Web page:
This is presented as the comedy in our tragedy. Cartoonists have depicted throngs of tourist animals gawping through city windows at humans under lockdown. Commentators are even talking of the “post-human” era – a mocking rejoinder to the idea that we live in Anthropocene, a period of human domination that is reshaping the planet. Humour does not get much blacker. We are laughing at our own decline – and assuming that nature will be the beneficiary.

The coronavirus pandemic has brought chaos to lives and economies around the world. But efforts to curb the spread of the virus might mean that the planet itself is moving a little less. Researchers who study Earth’s movement are reporting a drop in seismic noise — the hum of vibrations in the planet’s crust — that could be the result of transport networks and other human activities being shut down. They say this could allow detectors to spot smaller earthquakes and boost efforts to monitor volcanic activity and other seismic events.

If anything, this should be a moment to reconsider human relationships with animals and understand that the pandemic “emerges out of an increasingly dysfunctional relationship between human communities, other animals, and the broader environment”. The real story of this pandemic, especially when viewed in relationship to animals, is that we humans are the beasts who have caused this particular zoonotic disease as with several in the past and – in all probability – others lying ahead in the future.

The “animals are flourishing in the absence of humans” also has a deeply troubling history, one that has played out – with not a small amount of violence – in much of the world. Implicit, if not explicit, in these narratives of animals enjoying spaces devoid of human presence is the long shadow of a still-strong tenet of conservationism – that humans and animals cannot co-exist. In order to preserve animals and birds we need to carve out spaces of pure wilderness in which no humans can continue to live. The impact of the American wilderness movement and Northern brands of environmentalism on the global South are by now well-documented and critiqued.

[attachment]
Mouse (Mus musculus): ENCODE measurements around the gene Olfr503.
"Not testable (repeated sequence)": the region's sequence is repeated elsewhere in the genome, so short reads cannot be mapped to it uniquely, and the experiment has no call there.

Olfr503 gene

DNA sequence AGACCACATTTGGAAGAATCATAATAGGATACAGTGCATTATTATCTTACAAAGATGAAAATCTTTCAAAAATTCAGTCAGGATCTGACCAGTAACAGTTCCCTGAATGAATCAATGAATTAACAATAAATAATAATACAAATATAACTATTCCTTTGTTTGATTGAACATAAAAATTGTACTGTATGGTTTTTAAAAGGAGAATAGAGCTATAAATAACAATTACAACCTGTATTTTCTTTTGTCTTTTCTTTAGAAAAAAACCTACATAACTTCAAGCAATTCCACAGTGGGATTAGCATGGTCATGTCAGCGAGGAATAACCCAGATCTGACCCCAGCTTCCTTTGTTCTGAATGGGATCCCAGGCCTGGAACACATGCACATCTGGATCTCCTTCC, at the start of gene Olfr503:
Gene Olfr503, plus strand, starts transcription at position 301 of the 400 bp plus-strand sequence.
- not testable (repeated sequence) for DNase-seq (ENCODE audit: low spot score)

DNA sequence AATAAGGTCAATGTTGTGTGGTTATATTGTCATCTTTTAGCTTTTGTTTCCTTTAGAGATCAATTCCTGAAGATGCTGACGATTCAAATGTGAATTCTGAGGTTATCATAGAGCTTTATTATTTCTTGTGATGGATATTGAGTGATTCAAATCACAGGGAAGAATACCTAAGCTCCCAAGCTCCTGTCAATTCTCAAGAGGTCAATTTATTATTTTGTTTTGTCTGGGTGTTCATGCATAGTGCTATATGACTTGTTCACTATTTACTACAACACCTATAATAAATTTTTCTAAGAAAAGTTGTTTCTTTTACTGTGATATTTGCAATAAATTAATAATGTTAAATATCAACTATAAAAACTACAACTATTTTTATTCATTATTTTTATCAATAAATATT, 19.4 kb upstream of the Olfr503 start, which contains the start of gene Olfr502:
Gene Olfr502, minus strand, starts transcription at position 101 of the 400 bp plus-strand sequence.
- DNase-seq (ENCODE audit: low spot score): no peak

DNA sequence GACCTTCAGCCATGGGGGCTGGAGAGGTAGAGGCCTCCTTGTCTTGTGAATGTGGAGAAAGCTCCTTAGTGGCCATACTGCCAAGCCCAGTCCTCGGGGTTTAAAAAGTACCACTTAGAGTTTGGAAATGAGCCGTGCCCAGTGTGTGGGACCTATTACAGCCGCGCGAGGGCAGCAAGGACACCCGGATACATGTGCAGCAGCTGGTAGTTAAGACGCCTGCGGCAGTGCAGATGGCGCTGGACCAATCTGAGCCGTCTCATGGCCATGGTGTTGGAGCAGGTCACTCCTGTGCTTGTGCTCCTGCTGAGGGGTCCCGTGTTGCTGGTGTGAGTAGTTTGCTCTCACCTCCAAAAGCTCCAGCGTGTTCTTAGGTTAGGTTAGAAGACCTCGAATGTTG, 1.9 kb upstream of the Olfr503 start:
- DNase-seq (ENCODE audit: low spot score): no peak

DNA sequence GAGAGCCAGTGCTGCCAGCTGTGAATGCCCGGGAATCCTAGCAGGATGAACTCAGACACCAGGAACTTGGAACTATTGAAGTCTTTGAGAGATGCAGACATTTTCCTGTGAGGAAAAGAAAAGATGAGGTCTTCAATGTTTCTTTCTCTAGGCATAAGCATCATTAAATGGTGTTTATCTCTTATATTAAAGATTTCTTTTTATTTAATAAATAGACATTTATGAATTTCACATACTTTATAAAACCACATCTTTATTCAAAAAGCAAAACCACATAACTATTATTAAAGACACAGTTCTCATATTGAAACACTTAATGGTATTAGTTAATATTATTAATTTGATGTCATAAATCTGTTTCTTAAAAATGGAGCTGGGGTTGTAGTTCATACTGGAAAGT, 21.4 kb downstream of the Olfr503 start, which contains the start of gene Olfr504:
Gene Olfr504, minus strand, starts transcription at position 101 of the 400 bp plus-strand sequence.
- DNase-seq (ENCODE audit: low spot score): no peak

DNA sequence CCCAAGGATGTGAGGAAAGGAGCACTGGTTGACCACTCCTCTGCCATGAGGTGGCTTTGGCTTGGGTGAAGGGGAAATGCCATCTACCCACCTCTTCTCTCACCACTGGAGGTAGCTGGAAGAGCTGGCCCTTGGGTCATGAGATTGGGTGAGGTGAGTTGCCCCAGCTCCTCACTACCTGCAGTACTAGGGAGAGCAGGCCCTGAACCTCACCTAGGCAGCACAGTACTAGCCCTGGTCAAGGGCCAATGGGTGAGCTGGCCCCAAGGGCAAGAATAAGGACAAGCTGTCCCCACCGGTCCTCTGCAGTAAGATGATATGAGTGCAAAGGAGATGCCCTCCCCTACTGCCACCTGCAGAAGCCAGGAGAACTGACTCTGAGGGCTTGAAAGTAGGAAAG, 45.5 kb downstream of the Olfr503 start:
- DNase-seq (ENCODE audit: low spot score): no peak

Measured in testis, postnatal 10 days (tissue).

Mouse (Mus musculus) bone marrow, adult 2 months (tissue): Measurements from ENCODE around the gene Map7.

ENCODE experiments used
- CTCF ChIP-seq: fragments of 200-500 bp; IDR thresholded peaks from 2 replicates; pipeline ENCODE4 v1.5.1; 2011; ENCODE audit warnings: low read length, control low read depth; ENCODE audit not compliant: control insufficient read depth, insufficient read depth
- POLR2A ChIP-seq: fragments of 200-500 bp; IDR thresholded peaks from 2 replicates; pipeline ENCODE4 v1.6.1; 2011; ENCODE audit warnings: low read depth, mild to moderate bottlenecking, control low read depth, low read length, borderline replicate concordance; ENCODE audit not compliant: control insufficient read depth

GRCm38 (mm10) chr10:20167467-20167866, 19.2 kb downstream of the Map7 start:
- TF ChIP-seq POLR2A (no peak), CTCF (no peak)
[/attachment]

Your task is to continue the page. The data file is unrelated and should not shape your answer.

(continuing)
In the first place, the drop in air pollution doesn’t mean carbon emissions are globally down. The latest figures note that there has been a 17% drop in daily emission of the greenhouse gas. While this is unprecedented in recent times, we need to note that 83% remain on and that we are still very far off from reaching the Paris agreement figures.

If there was one mitigating circumstance about the coronavirus pandemic that first hit Britain in January 2020 it was that the virus struck in the early part of the year, when the northern hemisphere was entering into springtime.

The coronavirus spring that followed turned out, in fact, to be a remarkable event, not only because it unfolded against the background of the calamitous disease, but also because it was in Britain the loveliest spring in living memory. It had more hours of sunshine, by a very substantial margin, than any previous recorded spring; indeed, it was sunnier than any previously recorded British summer. It meant that life in the natural world flourished as never before, just as life in the human world was hitting the buffers.

In summary, we can latch onto the good news if we so choose but there is only one honest result of all this - humans have raped the planet, eaten most of the animals or shot them for fun, and polluted the rivers and seas. If it took us 100 years to cause this damage, it is surely right to assume it will take at least 100 years to correct it. Trouble is we do not have 100 years. Experts generally agree that we have 20-30 years before it is too late. And in that time, it would only show an effect if we immediately ceased all burning of fossil fuel, halved the global human population, ceased all use of chemicals and plastic production, stopped eating fish, planted millions of trees and felled none and so on.

I would dearly love to end this on a note of optimism but alas, there is none. We have fatally wounded the planet and now we will spend the next generation paying for it - and in all likelihood, our children will pay the ultimate price.